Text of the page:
IMPACT OF A SARCOPTIC MANGE EPIDEMIC ON A POPULATION OF ENDANGERED SAN JOAQUIN KIT FOXES
|Erica C Kelly; Endangered Species Recovery Program; email@example.com; Brian L. Cypher, Tory L. Westall, Nicole A. Deatherage, Jaime L. Rudd, Deana L. Clifford, Janet E. Foley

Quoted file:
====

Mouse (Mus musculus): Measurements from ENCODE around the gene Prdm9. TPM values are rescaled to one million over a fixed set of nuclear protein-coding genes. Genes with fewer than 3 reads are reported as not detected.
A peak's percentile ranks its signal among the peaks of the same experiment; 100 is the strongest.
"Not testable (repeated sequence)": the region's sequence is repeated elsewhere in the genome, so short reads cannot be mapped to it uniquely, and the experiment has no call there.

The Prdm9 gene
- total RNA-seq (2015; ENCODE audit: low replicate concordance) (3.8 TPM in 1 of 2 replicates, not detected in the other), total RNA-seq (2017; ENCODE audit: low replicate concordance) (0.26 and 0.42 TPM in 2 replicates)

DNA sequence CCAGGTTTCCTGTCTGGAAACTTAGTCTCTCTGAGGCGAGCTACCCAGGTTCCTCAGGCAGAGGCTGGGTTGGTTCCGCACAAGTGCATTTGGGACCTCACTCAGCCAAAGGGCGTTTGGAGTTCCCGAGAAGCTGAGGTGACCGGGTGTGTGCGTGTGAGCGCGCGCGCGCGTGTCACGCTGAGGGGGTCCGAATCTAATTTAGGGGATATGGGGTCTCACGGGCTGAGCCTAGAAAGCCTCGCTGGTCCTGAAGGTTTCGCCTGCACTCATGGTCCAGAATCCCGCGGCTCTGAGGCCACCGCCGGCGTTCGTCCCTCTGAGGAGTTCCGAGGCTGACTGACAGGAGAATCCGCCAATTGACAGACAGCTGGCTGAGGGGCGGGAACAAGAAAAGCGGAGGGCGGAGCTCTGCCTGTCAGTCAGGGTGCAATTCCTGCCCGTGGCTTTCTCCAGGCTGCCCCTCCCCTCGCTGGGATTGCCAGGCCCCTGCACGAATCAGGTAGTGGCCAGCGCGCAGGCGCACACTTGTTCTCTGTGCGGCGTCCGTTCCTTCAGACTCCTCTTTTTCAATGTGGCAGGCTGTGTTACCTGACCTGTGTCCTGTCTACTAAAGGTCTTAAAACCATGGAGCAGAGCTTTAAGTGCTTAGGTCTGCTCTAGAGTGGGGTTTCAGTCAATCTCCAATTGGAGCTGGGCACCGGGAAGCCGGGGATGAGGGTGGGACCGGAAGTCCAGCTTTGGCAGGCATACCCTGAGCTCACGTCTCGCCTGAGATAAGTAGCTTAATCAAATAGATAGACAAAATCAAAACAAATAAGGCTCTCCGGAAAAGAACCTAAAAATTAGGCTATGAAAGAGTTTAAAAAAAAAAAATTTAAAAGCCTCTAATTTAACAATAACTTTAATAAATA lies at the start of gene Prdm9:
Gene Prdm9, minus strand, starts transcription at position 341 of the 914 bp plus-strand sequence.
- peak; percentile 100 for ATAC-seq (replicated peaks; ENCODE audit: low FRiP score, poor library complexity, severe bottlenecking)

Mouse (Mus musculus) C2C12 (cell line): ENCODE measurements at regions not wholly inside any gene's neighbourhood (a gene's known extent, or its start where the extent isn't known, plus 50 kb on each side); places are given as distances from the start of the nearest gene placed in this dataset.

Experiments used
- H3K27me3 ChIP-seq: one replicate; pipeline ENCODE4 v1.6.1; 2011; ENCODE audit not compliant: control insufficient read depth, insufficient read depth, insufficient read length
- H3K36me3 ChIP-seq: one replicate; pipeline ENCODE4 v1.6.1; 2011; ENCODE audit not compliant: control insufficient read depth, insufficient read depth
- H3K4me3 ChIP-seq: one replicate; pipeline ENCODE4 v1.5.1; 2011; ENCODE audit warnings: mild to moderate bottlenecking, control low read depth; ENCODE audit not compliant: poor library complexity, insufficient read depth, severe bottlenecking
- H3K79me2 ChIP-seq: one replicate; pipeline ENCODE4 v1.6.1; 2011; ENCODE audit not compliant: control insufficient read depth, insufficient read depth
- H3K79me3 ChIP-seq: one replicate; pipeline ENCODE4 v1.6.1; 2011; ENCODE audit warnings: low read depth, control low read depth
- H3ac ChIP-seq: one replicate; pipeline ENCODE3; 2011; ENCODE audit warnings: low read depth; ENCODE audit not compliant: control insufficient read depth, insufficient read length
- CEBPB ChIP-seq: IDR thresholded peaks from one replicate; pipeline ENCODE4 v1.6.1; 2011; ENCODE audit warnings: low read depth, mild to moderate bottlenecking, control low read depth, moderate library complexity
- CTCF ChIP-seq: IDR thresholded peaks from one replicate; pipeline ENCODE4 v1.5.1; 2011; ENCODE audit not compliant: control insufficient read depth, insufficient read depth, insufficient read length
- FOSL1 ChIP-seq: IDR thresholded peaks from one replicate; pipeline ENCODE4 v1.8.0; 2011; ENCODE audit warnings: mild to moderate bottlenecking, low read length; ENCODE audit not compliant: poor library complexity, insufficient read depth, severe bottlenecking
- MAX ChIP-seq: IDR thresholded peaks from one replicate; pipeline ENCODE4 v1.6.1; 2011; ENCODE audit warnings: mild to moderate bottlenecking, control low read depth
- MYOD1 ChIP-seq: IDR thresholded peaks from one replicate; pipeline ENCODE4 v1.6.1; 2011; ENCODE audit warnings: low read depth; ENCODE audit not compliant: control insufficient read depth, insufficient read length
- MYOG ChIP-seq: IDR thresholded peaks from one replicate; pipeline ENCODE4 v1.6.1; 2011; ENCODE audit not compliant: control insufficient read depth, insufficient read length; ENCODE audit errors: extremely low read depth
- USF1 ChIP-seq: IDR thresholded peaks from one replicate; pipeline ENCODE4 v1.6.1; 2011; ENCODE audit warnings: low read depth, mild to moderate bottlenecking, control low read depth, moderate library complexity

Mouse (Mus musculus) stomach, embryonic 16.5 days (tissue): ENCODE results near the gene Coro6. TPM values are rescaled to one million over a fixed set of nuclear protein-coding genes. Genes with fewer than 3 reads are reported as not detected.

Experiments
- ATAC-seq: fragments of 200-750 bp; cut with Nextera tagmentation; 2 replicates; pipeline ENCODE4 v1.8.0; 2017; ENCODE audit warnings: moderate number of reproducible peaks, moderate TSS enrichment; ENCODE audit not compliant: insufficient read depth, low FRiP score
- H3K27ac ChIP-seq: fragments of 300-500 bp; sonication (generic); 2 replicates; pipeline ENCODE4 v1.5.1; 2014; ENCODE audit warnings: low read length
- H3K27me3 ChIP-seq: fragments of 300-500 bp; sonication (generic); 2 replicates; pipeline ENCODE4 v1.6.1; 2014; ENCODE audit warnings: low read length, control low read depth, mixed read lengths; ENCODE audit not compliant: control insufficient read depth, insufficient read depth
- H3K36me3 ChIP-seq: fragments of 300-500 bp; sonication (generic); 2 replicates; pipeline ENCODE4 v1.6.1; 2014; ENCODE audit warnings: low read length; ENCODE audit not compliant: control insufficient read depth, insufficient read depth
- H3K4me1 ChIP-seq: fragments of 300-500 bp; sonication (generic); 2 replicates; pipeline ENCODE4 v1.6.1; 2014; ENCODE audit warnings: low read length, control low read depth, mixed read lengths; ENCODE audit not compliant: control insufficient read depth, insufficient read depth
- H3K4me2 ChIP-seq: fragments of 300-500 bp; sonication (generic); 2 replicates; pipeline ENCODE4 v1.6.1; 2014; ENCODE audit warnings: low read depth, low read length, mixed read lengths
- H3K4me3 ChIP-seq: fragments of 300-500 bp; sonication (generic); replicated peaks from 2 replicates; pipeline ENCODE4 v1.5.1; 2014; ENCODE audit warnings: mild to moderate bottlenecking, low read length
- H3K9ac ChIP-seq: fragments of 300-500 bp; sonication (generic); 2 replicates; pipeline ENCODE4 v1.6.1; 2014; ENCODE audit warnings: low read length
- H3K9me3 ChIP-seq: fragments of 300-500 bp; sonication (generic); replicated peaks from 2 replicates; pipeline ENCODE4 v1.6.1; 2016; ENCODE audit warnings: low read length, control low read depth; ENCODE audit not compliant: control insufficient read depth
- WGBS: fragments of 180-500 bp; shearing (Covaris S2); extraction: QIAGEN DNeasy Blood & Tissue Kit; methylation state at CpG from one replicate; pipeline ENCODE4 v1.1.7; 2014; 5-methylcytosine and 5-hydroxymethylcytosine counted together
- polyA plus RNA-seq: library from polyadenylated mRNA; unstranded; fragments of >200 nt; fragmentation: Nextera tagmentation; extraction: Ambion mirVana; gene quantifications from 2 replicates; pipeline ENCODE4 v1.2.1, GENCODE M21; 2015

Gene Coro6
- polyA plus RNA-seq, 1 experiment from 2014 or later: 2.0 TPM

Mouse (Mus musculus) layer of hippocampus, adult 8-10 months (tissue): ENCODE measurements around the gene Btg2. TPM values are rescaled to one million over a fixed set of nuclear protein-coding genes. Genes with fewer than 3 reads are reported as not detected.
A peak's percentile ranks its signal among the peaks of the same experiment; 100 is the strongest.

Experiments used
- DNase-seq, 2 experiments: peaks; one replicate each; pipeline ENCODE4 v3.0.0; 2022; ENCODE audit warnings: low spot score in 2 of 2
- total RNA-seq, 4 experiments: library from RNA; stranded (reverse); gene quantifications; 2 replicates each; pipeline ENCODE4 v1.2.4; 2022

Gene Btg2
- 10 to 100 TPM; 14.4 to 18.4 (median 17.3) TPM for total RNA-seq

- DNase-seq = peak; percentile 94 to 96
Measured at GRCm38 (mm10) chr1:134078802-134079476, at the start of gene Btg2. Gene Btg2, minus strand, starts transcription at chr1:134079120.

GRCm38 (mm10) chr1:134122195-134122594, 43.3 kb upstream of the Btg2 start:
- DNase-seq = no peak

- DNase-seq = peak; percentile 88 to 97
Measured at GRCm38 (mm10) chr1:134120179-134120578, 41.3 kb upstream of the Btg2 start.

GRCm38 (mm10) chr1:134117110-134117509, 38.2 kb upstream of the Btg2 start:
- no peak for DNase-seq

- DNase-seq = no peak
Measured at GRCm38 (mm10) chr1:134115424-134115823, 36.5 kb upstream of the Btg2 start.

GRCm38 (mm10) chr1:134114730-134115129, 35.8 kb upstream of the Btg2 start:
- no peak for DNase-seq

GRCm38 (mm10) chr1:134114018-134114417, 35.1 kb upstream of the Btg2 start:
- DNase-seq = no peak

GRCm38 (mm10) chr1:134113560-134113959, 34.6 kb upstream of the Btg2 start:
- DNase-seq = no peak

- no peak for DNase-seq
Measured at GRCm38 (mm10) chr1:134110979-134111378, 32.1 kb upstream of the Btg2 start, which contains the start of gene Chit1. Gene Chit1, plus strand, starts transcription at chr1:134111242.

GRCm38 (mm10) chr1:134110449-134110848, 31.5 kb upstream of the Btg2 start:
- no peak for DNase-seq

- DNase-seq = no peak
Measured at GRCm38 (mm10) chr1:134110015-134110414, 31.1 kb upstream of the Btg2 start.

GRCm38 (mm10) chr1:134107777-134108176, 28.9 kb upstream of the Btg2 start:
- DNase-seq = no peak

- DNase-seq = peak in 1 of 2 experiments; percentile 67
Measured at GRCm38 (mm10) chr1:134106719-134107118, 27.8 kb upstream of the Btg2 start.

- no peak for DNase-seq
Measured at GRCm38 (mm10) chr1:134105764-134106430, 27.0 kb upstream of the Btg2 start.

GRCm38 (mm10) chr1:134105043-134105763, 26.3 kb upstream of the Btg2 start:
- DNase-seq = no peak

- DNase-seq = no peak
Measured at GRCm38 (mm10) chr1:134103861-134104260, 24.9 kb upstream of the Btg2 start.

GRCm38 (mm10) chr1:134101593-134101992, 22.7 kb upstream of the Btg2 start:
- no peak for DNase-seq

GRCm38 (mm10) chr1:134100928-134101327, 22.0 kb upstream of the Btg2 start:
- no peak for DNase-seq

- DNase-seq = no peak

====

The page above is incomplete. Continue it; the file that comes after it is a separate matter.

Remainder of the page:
A population of endangered San Joaquin kit foxes (Vulpes macrotis mutica) occurs in the city of Bakersfield, CA. In spring 2013, sarcoptic mange was detected in this population and the disease quickly spread. In January 2019, the disease appeared in a smaller kit fox population in nearby Taft, CA. Over the last 9 years there have been over 474 reports of kit foxes with mange, 100 confirmed deaths, 141 foxes treated in the field, and 155 foxes treated at the California Living Museum (CALM). In conjunction with treating foxes, the Endangered Species Recovery Program (ESRP) has also conducted an annual citywide camera survey in Bakersfield since 2015 and Taft since 2019 to assess mange among kit foxes and its spatial spread. The data collected is consistent with opportunistic sightings, trapping efforts, and reports from the public, all of which indicate a substantial decline in the urban kit fox population. The periodic confirmation of healthy foxes throughout both urban areas as well as population modeling indicates that the disease will remain indefinitely. Mange response, camera survey monitoring, and research projects will continue in order to treat sick foxes and further study the effects of mange on the urban kit fox population.